Legault says minority government better for Quebec, calls NDP, Liberals ‘dangerous’
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Hey there, time traveller!
This article was published 09/09/2021 (450 days ago), so information in it may no longer be current.
MONTREAL – Premier François Legault on Thursday called the NDP and Liberals “dangerous” for Quebec and strongly suggested he preferred the Conservatives to win a minority government in the Sept. 20 federal election.
Legault praised Conservative Leader Erin O’Toole for promising to increase health transfers without conditions, to give the province more control over immigration and for pledging not to join a challenge to Quebec’s secularism law, known as Bill 21. That law bans some public sector workers such as teachers and police officers from wearing religious symbols on the job.
But the premier said he was unhappy the Tory leader is promising to cancel a $6-billion child-care deal the province signed with the Liberals, adding that O’Toole needed to explain himself on the issue. That money is without conditions, meaning it can be spent on sectors unrelated to child care.
“We don’t want to see religious symbols for people in authority, Mr. O’Toole respects this, so for the Québécois nation, it’s a good approach,” Legault told reporters in Quebec City a day after the second French-language leaders debate of the federal election.
“On the other hand, Mr. O’Toole wants to deprive us of $6 billion that comes without conditions, it’s not nothing.”
But despite his satisfaction with the child-care deal, Legault said the Liberals would reduce Quebec’s autonomy in the Canadian federation, adding that the NDP and Green Party would do the same.
“I find that dangerous,” he said.
In particular, Legault said Liberal Leader Justin Trudeau and NDP Leader Jagmeet Singh want to impose national standards for health care, which he described as appropriation of provincial powers.
“Mr. Trudeau, he has an approach where he wants to meddle in health care, he doesn’t want to give us power over immigration, when it’s important for protecting our identity, our nation,” Legault said. “He has not ruled out opposing Bill 21, so it’s very concerning for all Quebecers who are nationalists.”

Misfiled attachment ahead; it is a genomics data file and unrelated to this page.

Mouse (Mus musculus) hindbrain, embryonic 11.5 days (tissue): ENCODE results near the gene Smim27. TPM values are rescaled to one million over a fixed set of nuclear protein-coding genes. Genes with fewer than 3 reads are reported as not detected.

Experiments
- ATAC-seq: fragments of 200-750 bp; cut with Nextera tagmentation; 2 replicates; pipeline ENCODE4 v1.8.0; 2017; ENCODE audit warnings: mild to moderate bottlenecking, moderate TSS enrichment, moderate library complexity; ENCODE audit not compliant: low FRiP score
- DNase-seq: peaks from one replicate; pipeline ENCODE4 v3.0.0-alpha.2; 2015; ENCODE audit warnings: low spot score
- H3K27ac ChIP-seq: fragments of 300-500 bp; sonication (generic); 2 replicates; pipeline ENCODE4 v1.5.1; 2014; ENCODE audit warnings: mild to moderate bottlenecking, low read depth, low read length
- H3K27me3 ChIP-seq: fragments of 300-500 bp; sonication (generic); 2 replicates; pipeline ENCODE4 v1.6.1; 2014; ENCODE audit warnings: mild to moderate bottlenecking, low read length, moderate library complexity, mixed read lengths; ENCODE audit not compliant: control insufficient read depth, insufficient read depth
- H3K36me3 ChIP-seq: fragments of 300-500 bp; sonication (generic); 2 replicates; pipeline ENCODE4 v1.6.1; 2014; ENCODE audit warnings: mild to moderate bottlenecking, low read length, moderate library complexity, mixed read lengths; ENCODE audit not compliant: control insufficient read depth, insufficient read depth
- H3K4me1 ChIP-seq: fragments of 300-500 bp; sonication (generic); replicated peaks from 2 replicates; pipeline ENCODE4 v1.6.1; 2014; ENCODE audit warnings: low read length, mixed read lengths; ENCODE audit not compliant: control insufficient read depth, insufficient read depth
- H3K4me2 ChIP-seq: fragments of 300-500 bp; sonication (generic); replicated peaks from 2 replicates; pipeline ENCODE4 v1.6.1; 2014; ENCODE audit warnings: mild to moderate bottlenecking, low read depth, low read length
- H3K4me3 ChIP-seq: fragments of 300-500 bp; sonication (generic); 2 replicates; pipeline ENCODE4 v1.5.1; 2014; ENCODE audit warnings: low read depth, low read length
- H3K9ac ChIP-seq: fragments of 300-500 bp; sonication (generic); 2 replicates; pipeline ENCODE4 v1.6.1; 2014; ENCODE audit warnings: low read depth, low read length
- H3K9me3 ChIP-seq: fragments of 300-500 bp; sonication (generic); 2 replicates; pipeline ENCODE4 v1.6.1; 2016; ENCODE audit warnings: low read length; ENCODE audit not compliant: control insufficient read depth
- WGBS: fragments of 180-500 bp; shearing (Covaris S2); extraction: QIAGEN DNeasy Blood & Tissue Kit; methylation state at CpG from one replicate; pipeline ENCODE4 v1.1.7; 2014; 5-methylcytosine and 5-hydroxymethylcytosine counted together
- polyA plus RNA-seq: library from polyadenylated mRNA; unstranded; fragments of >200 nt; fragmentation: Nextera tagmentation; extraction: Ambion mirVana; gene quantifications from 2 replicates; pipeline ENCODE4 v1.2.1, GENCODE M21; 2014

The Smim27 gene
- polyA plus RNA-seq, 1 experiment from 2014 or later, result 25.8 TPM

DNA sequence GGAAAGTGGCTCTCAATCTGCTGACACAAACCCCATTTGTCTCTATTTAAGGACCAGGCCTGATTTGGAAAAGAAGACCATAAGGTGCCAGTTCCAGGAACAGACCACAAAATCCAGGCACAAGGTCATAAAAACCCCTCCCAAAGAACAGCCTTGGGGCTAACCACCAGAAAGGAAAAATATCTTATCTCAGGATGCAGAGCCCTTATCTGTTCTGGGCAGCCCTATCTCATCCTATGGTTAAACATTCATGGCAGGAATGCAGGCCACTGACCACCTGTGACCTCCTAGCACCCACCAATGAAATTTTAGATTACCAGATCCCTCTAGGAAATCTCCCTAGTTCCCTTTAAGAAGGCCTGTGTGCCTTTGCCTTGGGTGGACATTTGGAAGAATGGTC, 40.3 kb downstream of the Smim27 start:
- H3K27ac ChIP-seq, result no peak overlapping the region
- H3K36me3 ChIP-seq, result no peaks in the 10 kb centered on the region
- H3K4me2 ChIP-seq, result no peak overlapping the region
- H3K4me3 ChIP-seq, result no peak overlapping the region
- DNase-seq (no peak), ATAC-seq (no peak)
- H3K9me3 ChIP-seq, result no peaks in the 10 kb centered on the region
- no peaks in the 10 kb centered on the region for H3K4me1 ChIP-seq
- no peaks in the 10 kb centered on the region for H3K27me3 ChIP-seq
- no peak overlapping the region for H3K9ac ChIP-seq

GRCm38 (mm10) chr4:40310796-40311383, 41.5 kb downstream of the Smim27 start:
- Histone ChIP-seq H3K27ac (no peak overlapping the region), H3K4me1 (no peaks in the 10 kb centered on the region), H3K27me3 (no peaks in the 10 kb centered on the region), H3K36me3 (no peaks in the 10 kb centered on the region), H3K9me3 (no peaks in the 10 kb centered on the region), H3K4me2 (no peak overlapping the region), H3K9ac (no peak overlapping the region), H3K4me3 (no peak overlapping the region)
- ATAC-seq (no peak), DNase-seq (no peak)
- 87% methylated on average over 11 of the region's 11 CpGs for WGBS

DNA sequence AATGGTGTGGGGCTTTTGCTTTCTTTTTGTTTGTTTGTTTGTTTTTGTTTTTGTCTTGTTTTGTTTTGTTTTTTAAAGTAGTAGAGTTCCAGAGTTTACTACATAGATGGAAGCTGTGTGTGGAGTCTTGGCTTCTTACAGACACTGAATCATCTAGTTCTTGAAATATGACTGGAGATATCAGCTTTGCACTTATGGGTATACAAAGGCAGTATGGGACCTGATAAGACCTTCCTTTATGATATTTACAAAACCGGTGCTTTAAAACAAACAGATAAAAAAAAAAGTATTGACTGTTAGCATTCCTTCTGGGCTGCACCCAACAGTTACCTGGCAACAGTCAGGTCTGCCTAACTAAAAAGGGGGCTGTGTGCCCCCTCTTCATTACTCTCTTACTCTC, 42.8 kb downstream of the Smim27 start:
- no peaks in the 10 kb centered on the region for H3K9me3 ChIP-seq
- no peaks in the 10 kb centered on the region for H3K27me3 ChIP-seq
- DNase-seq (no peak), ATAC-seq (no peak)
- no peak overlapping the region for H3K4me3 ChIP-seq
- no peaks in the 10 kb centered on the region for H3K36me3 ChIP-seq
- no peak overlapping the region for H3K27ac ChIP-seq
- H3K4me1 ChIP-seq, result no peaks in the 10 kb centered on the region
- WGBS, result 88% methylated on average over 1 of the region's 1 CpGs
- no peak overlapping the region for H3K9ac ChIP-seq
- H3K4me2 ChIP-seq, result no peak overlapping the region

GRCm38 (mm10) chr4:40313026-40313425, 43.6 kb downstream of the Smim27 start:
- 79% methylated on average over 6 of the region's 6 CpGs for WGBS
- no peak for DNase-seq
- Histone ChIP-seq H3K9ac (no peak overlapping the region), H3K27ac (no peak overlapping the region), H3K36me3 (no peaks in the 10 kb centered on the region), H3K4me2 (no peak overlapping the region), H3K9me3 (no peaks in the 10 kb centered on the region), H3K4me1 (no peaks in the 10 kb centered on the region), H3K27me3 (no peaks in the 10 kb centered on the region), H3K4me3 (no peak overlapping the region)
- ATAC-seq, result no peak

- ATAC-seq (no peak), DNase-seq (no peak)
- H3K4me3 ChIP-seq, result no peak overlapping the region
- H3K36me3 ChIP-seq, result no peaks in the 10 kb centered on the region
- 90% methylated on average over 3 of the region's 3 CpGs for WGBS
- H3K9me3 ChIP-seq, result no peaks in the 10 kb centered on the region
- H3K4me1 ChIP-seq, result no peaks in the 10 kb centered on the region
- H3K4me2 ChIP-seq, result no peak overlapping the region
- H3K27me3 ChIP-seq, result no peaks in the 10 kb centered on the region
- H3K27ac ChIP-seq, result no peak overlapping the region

And while Legault said the increased federal health transfers proposed by O’Toole aren’t sufficient, he said Trudeau hasn’t proposed any increases.
Legault said he won’t tell Quebecers how to vote, but he said given that no federal party is giving Quebec everything it wants, a minority government would be best for the province.
“It’s up to Quebecers to choose, but I’ll tell you this, I’m a nationalist, I want Quebec to have more autonomy and power,” he said.
Daniel Beland, the director of the McGill Institute for the Study of Canada, said he sees Legault’s comments as a reaction to Trudeau’s strong performance in the debate and Trudeau’s defence of his identity as a Quebecer in a heated exchange with Bloc Québécois Leader Yves-François Blanchet.
When Legault criticized Trudeau for his position on Bill 21 during the 2019 election campaign, the Bloc was the main beneficiary, Beland said in an interview Thursday.
While Beland said the comments by Legault, who remains the most popular premier in the country, are likely to help the Conservatives and hurt the Liberals, it’s hard to say how much impact it will have on election day.
“Many francophone voters support Francois Legault, and certainly his opinion is something they’re likely to take into account when they go vote, but how much will this improve the numbers of the Conservatives, how many seats they can get out of this, I’m not sure, but it’s certainly bad for the Liberals,” Beland said.
The turn toward the Conservatives makes sense for the Coalition Avenir Québec leader, despite the warming relations between Legault and Trudeau in recent months that saw the two leaders appear together on several occasions when they referred to each other by their first names.
That “bromance,” as it was described by some Quebec media outlets, was ultimately a “marriage of convenience,” Beland said.
“Ideologically, the CAQ is a right of centre party that supports a really decentralizing vision of the federal system and, frankly, it’s much more aligned with the positions of the Conservative party than of the Liberal Party of Canada,” he said.
This report by The Canadian Press was first published Sept. 9, 2021.
This story was produced with the financial assistance of the Facebook and Canadian Press News Fellowship.